NYMC Faculty Publications


Appraising Esketamine Nasal Spray for the Management of Treatment-Resistant Depression in Adults: Number Needed to Treat, Number Needed to Harm, and Likelihood to be Helped or Harmed

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Psychiatry and Behavioral Sciences


INTRODUCTION: This post hoc study assessed the evidence-base for esketamine nasal spray for management of treatment-resistant depression (TRD) using number needed to treat (NNT), number needed to harm (NNH), and likelihood to be helped or harmed (LHH).

METHODS: Data sources were four phase III randomized, double-blind studies including two positive studies (acute flexible-dose; maintenance) in patients with TRD. Key efficacy study outcomes: acute response (≥50% decrease from baseline on Montgomery-Asberg Depression Rating Scale [MADRS] total score), acute remission (MADRS scores ≤12). NNT, NNH were calculated for esketamine nasal spray+newly initiated oral antidepressant (esketamine+AD) vs. placebo+AD.

RESULTS: In the pivotal acute flexible-dose study, MADRS response (63.4% vs. 49.5%) and remission (48.2% vs. 30.3%) at 4 weeks resulted in NNT of 8 and 6 for esketamine+AD vs. placebo+AD. NNH values(26.1% vs. 3.7%), vertigo (26.1% vs. 2.8%), nausea (26.1% vs. 6.4%), dizziness (20.9% vs. 4.6%), and dysgeusia (24.3% vs. 11.9%). Discontinuation rates due to adverse events (AE) (7.0% vs. 0.9%) yielded NNH=17. LHH comparing MADRS remission vs. discontinuation due to AE was 17 vs. 6. Maintenance use of esketamine+AD demonstrated NNT values/or maintenance of remission. In maintenance study, discontinuation due to AE (2.6% vs. 2.1%) yielded NNH=178 (non-significant).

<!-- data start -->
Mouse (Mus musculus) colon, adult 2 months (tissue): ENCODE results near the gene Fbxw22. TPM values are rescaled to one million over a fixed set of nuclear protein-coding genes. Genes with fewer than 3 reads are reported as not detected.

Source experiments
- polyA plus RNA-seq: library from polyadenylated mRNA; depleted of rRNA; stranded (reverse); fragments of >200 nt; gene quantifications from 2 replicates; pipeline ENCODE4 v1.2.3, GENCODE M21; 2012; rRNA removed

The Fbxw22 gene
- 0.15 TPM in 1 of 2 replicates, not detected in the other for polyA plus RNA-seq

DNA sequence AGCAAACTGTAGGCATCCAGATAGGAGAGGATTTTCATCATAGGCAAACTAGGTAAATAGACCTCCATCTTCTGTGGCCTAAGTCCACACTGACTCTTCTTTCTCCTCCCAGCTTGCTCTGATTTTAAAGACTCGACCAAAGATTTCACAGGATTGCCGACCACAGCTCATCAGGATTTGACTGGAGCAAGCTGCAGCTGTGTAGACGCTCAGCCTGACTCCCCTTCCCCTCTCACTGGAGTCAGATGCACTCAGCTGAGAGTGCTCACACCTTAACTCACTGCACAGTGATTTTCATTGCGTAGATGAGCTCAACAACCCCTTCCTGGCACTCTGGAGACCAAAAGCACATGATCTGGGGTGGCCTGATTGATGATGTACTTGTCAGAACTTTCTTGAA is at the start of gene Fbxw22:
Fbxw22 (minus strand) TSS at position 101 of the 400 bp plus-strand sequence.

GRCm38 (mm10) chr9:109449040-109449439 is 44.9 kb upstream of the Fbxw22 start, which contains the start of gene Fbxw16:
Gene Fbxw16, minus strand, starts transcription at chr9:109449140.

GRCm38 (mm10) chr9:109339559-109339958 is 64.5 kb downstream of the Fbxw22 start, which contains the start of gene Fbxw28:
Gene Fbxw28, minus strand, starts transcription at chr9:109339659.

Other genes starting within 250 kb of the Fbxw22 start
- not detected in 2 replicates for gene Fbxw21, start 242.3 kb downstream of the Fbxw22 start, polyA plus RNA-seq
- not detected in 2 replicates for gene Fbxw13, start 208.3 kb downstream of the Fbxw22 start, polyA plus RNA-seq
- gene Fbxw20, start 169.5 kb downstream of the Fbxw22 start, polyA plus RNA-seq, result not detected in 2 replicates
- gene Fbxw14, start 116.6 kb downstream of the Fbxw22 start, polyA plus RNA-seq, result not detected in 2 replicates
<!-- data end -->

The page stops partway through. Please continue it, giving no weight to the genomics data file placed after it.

LIMITATIONS: Only dichotomous outcomes were included.

CONCLUSION: NNTesketamine+AD for both acute and maintenance use. LHH was favorable: esketamine+AD was 3 times likely to result in acute remission vs. discontinuations due to AE.

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